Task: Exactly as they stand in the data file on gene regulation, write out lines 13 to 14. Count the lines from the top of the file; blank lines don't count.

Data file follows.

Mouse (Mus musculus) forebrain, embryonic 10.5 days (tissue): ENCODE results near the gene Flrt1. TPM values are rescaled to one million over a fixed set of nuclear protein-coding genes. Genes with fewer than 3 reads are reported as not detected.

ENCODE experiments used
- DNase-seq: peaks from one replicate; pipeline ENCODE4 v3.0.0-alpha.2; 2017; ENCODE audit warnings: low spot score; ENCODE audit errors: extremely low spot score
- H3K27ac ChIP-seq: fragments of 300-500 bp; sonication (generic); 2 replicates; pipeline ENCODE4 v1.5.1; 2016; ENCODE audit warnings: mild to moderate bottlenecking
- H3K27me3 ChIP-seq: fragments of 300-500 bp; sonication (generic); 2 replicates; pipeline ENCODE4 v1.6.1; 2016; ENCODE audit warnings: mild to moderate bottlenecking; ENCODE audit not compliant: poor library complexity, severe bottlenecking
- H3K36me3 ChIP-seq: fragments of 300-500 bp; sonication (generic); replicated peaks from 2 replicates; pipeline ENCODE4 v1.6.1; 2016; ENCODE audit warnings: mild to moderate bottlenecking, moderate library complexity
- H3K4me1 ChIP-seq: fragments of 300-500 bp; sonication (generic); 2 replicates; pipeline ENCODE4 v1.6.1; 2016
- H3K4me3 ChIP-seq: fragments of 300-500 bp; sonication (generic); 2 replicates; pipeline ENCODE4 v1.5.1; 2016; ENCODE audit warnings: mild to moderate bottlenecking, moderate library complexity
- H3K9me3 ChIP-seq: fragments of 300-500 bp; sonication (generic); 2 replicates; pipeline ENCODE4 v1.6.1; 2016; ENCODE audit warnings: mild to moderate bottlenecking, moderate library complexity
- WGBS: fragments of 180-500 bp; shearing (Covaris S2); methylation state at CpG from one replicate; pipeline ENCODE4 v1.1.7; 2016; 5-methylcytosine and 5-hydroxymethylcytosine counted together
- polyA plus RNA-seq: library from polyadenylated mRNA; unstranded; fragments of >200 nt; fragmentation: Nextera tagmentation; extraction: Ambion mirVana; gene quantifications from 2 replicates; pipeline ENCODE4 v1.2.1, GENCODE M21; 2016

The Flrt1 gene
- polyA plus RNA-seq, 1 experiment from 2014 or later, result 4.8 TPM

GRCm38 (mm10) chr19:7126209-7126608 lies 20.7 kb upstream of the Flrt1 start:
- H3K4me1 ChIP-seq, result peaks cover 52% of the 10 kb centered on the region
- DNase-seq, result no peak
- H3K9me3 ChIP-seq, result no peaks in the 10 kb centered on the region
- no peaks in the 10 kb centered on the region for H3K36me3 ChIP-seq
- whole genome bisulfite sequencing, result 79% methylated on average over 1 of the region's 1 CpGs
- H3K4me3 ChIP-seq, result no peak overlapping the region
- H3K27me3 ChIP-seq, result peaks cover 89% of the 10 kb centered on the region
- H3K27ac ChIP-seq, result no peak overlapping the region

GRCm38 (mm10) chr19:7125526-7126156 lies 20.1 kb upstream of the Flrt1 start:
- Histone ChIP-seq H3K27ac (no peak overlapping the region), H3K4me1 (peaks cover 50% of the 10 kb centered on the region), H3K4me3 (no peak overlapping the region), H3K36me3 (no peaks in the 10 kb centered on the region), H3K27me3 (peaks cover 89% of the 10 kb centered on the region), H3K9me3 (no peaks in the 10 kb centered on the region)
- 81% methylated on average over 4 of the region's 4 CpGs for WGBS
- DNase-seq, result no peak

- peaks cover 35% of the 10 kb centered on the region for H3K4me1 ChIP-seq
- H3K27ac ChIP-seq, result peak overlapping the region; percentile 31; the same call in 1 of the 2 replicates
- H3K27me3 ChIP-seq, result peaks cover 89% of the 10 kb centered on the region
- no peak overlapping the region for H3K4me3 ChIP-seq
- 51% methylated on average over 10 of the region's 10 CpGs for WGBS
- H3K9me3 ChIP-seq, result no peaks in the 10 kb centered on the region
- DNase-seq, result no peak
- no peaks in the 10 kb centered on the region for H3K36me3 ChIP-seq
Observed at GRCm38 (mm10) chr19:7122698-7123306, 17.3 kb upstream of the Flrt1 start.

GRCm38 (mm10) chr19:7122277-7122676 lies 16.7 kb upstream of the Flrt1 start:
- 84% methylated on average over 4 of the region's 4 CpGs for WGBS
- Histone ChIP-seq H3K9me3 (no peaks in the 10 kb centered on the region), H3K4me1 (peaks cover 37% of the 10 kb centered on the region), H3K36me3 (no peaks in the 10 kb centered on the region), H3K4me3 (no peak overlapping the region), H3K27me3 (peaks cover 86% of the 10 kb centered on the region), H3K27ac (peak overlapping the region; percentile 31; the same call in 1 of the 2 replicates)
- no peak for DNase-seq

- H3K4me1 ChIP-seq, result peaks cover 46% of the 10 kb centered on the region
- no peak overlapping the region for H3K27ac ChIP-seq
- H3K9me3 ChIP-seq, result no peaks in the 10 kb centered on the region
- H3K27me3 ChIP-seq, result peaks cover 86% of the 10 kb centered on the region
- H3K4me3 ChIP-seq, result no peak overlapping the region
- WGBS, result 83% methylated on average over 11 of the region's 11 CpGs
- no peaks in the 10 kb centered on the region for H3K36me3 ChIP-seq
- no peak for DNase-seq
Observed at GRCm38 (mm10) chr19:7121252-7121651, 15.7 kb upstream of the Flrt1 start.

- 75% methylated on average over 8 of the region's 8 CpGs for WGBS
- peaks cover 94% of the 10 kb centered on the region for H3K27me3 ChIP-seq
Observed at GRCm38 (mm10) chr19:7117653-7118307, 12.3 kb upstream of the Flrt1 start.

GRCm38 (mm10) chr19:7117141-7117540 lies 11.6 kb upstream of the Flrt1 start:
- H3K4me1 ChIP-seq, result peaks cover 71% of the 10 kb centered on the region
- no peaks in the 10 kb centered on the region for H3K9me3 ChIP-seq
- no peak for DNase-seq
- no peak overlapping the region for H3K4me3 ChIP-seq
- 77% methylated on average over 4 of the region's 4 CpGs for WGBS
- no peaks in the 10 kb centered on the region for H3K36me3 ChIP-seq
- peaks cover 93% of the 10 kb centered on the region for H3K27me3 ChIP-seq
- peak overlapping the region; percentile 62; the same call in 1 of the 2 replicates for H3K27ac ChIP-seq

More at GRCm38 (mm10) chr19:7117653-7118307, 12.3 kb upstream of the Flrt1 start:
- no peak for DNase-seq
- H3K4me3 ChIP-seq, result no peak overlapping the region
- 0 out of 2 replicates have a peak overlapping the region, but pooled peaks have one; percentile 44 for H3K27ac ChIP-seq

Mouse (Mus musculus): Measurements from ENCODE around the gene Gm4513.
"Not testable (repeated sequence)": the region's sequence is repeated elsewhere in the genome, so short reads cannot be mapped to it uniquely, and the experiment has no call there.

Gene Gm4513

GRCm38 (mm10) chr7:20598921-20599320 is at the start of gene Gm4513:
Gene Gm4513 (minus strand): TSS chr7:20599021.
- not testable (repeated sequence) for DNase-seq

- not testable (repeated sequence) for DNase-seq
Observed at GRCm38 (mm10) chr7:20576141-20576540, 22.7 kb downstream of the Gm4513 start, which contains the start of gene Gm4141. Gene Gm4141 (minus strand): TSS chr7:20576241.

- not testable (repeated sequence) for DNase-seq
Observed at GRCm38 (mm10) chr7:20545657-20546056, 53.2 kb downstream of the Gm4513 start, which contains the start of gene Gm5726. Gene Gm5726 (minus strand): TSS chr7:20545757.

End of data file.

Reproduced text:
- polyA plus RNA-seq, 1 experiment from 2014 or later, result 4.8 TPM

GRCm38 (mm10) chr19:7126209-7126608 lies 20.7 kb upstream of the Flrt1 start: